The SMAS layer can be tightened by removing a strip of this tissue and stitching the edges together which is called a SMASectomy facelift.  An alternative is to avoid removing a strip of SMAS but to use tightening stitches to preserve volume in the face – the SMAS application facelift. If the SMAS layer is widely elevated, a long flap of tissue is available and the tension can be adjusted in various directions according to where the ageing features are most prominent, the extended SMAS facelift.


The Mini-Facelift
This facelift is usually of benefit in the younger age group who mainly have mild loose skin in the cheek and jowls but with a normal neck.  The scar is limited to just in front of the ear.  Since the scar behind the ear and scalp is avoided, the neck tissues cannot be tightened very effectively.  However, the limited scar does allow a quicker recovery period and the technique can be definite advantages.


A modern variation of this procedure is the MACS lift (Minimal Access Cranial Suspension), which uses the limited scar of a mini-facelift but combines this with sutures placed in loops in various directions to elevate the soft tissues.


The Volumetric Facelift
One of the important features in the ageing face is a loss of soft tissue volume. A clear example of this is when patients suddenly lose a lot of weight in their middle age which can give rise to a hollow appearance. Recently, facelift techniques have been designed to restore this volume loss. This is often achieved using fat transfer, where the patient’s own fat is re-injected into the face to produce a fuller and more youthful appearance. Other techniques involve using stitches in the deeper parts of the face to elevate and suspend the tissues so that they are repositioned higher over the cheekbones.


The Mid-Facelift
Some patients develop descent combined with a loss of volume of the cheek area just below the lower eyelid. Mid facelifts involve elevating the soft tissue of the cheek in this area. Fat transfer is also very versatile in restoring volume to this area.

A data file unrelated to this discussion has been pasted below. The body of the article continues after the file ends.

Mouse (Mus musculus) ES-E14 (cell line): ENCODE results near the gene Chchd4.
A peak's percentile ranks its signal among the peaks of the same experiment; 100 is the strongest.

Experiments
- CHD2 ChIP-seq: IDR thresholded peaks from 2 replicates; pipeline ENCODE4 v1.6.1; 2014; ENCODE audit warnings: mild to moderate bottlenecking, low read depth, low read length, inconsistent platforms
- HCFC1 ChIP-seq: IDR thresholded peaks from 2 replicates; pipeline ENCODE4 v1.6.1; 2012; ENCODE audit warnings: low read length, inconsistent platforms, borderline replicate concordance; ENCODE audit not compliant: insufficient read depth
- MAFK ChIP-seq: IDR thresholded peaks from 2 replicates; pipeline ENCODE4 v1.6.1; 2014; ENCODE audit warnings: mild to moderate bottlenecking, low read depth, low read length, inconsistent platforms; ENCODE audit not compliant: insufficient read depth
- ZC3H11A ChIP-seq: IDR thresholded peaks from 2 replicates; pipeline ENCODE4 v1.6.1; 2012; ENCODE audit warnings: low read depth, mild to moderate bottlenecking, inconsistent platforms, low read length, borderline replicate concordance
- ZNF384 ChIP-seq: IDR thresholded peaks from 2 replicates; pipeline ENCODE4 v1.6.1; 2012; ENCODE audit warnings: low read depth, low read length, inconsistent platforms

What are the latest advances in facelift surgery?
The use of fat transfer is an important advance and the use of smaller cannulae to inject the fat with different methods of preparation of the fat is making the fat transfer a more reliable technique. Another big step forward is the MACS facelift which utilizes the advantage of a short scar combined with stitches placed as loops to elevate the SMAS layer.  The minimal dissection required with this technique also leads to a quicker recovery time although patients with an ageing neck are not always suitable.  Fat removal in the neck is an important consideration in any face and neck lift procedure.  With the advent of the latest VASER liposelection techniques, fat removal in this area has become effective and less traumatic.


Choose Your Surgeon Wisely
You can see that facelift surgery is a hugely specialist area encompassing a large variety of techniques.  The safety and success of this procedure is dependent on your surgeon is experienced in a broad range of techniques.  Only a high level and breadth of experience will ensure an excellent natural looking facelift result.

Share this page...
ARCHIVE
TAGS